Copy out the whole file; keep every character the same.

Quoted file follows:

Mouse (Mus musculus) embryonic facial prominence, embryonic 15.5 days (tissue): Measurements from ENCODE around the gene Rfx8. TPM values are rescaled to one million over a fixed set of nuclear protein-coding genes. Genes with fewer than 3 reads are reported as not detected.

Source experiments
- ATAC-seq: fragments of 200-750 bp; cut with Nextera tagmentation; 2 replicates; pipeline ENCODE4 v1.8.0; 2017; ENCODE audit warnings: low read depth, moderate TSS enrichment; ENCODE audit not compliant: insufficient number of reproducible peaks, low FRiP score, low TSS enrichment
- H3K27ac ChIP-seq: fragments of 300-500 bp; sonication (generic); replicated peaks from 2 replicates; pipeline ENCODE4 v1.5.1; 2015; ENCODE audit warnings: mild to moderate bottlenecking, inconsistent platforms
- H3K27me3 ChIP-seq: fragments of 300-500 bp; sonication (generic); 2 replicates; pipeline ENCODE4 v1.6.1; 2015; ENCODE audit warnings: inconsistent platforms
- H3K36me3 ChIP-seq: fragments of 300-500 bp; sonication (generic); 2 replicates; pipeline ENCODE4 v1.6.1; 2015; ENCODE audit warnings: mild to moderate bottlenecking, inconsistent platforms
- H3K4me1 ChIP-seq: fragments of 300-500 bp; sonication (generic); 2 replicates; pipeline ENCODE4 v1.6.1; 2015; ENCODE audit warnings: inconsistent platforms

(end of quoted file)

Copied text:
Mouse (Mus musculus) embryonic facial prominence, embryonic 15.5 days (tissue): Measurements from ENCODE around the gene Rfx8. TPM values are rescaled to one million over a fixed set of nuclear protein-coding genes. Genes with fewer than 3 reads are reported as not detected.

Source experiments
- ATAC-seq: fragments of 200-750 bp; cut with Nextera tagmentation; 2 replicates; pipeline ENCODE4 v1.8.0; 2017; ENCODE audit warnings: low read depth, moderate TSS enrichment; ENCODE audit not compliant: insufficient number of reproducible peaks, low FRiP score, low TSS enrichment
- H3K27ac ChIP-seq: fragments of 300-500 bp; sonication (generic); replicated peaks from 2 replicates; pipeline ENCODE4 v1.5.1; 2015; ENCODE audit warnings: mild to moderate bottlenecking, inconsistent platforms
- H3K27me3 ChIP-seq: fragments of 300-500 bp; sonication (generic); 2 replicates; pipeline ENCODE4 v1.6.1; 2015; ENCODE audit warnings: inconsistent platforms
- H3K36me3 ChIP-seq: fragments of 300-500 bp; sonication (generic); 2 replicates; pipeline ENCODE4 v1.6.1; 2015; ENCODE audit warnings: mild to moderate bottlenecking, inconsistent platforms
- H3K4me1 ChIP-seq: fragments of 300-500 bp; sonication (generic); 2 replicates; pipeline ENCODE4 v1.6.1; 2015; ENCODE audit warnings: inconsistent platforms